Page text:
Thursday, 16 August 2012

Field Study's Man in E17 on Olympic Parks and Rides

Lord Sebastian Coe proclaimed of the Olympic Games in his speech at the closing ceremony, 'we did it right.' During the same ceremony a symbolic gesture of thanks was made to the army of games-makers who had volunteered their time to help make the games the success it is widely regarded to be. I'm sorry to say the protracted flashy overblown pop kitsch extravaganza restored some of my scepticism about the games. I had been engrossed in many of the sporting events and relieved that some of the transport disruption I'd expected or been lead to expect had not materialised. 

I just felt relief that the closing ceremony eventually finished and then a little sad I had no sense of a vision of the legacy after enduring the televisual spectacle to the saccharine end. Cycling was one of the sports in which Team GB excelled and I think there is hope the success will continue as more people are inspired to cycle - some of them competitively. When a modest posy of flowers was ceremonially presented to a representative of the games-makers my thoughts returned to a games-maker I met on Leyton Road earlier in the week. We had a brief conversation about provision for the games-makers who cycled to the Olympic Park.

I was really surprised to discover games-makers choosing or having to lock their bikes to a railing alongside Leyton Road opposite the Olympic park; that, if there were cycle parking facilities on site, it was more convenient to park and lock the bikes in that less secure location.


Leyton Road cycle parking during 2012 Olympics
7/8/2012

There were traffic marshals and other Olympic staff at this location close to the corner with Liberty Bridge Road and so the cycles were probably less vulnerable to theft/damage than at similar sites away from the Olympic Park. 
In the conversation with a games-maker I was told there was a dedicated space for cycling games-makers however it was well away from many of the venues/locations and it was a hassle using that facility particularly when volunteering late. He confirmed most of the bikes probably belonged to games-makers and added that very often this make do cycle parking facility had been so much in demand, so overcrowded, he hadn't always been able to lock his bike there. 

In a another conversation with some friends who went to the Olympic park as spectators I was told about the provision of large though much underused cycle parking facilities. They were very surprised at how good and underused the Olympic cycle parking was although went on to recount the difficulties they had trying to meet up with companions who had travelled by train to the Olympic park once they had parked their bikes.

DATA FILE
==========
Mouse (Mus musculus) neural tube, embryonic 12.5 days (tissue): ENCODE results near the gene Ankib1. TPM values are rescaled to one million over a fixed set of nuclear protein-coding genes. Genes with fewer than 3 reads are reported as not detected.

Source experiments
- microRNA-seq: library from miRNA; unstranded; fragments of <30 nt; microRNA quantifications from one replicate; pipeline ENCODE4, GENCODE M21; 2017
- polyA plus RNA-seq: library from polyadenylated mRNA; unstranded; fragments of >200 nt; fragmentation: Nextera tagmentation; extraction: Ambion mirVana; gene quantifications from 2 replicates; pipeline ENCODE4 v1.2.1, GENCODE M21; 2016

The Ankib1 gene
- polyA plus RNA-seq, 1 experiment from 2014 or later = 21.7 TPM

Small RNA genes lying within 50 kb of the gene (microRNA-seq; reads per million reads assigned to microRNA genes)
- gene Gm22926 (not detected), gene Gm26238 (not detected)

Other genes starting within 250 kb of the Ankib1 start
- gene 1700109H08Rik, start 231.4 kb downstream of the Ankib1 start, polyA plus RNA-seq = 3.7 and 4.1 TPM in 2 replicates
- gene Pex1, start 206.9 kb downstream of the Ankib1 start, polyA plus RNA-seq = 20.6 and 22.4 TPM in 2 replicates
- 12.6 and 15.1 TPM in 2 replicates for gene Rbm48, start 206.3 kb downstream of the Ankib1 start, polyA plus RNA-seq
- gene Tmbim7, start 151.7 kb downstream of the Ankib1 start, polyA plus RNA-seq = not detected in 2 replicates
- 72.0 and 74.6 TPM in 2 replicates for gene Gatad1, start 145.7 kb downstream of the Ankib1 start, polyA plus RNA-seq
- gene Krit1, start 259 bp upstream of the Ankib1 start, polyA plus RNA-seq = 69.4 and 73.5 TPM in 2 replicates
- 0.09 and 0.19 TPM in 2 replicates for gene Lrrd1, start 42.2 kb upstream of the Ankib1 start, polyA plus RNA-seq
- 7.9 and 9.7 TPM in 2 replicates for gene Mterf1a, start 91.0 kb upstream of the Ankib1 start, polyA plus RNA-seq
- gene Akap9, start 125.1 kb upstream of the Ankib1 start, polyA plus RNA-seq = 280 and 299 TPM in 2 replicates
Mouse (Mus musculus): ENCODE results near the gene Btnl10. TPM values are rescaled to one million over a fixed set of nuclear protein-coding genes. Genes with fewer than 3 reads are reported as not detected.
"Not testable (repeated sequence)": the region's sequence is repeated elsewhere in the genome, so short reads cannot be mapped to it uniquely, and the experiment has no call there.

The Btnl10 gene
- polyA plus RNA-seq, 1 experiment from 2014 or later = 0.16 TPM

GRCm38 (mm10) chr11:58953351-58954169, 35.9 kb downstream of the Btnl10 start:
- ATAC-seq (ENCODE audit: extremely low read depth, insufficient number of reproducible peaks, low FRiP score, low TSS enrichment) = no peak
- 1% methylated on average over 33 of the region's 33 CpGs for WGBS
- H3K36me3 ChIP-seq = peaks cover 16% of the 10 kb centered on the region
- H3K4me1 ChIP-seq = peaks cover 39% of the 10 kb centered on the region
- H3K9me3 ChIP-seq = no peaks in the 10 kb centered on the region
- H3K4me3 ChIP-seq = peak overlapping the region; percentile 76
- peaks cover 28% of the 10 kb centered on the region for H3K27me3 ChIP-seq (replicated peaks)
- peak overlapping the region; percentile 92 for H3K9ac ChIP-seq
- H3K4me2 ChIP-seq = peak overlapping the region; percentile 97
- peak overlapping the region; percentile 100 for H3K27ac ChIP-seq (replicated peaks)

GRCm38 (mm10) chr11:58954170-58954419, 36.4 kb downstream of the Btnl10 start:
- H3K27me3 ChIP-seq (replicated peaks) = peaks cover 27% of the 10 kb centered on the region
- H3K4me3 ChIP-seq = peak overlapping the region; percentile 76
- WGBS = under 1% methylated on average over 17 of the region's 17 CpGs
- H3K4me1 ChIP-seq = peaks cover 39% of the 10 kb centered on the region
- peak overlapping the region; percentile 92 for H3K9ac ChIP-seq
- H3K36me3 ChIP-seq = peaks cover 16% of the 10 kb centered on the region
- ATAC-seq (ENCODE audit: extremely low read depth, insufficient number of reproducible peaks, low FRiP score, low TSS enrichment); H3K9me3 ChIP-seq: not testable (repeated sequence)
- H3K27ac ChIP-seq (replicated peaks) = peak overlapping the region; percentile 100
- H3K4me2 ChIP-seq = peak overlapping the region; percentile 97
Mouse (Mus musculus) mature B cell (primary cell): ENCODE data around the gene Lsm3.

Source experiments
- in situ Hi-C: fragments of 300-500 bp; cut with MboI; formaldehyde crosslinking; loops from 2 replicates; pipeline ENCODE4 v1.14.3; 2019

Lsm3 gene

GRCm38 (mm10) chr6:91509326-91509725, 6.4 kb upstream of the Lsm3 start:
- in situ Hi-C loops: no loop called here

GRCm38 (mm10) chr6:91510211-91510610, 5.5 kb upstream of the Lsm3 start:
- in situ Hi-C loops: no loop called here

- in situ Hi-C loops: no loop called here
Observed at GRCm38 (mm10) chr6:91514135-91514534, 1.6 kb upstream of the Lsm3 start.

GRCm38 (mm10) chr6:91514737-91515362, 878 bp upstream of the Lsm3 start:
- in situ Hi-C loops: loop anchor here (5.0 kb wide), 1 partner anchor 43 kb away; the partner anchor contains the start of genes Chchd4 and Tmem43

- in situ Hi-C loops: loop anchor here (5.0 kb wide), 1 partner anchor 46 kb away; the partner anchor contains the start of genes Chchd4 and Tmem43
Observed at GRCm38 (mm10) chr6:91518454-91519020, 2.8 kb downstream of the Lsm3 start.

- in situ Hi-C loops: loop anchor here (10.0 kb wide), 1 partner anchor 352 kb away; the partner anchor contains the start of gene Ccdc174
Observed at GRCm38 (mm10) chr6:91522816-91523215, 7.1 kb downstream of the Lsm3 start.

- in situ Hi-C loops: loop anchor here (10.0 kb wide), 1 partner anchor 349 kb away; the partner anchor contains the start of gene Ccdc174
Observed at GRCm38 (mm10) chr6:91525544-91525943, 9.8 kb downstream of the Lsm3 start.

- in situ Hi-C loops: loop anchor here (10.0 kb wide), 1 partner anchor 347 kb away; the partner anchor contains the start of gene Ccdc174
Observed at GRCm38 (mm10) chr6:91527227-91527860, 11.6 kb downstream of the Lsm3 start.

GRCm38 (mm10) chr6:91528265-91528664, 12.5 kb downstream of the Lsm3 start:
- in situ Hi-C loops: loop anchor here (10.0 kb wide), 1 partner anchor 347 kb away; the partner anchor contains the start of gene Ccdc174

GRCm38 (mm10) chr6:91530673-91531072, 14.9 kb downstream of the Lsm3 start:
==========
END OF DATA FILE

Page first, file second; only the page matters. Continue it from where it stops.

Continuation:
Of course this is largely anecdotal evidence that cannot be used to corroborate the sometimes tragic treatment of ordinary cyclists - even by institutions that profess to represent sport and physical well being. How right was it that volunteers to the games felt compelled to leave bicycles locked to a railing outside the Olympic Park?

Other institutional and infrastructural difficulties cyclists and pedestrians have had to compete with are finding alternative routes as a consequence of cycle and footpath closures made by the Olympics. One of the closures is of the River Lee Navigation path starting at Eastway.

Lee Navigation Path Closure, July 2012 - 

I have been cycling to work along this path by the Olympic Park for several years and seen the site develop from the time the opaque blue fence was removed. I've wondered from the first signs of the buildings what I would make of their completion. The way to this has been closed temporarily though for a surprisingly long time. I expected there would be some restrictions (enforced by the army!?) to the use of the path along this way during the games, particularly where the path meets White Post Lane which is an access point to the Olympic Park however I was surprised by the complete closure of the path and the resulting diversion which takes in Eastway and the various and very busy junctions with the A12/East Cross Route, before the sanctuary of Victoria Park (where one of the Olympic cycle parks is).

Prior to the installation of the canal-side military outpost there was an opportunity to take in the minimal splendour of the Olympic architecture and landscaping without having to pay more for the privilege. During the development, the stretch of park just inside the fence alongside the section of the canal path between Eastway and White Post Lane would allow access, I hoped, to a view of a cultivated flower meadow to mitigate the harshness and incongruity of razor wire and cctv, and the enforcement of exclusion and alienation. Alas this was not to be for just a few weeks before the beginning of the games the fertile and grassy stretch was ripped up and the trees removed and in their place a car park was quickly and efficiently installed. Who is the car park for? In some ways I'm glad they closed the path. What this development demonstrated was that if there had been a will provision might have been better for volunteers cycling to the Olympic Park.
  

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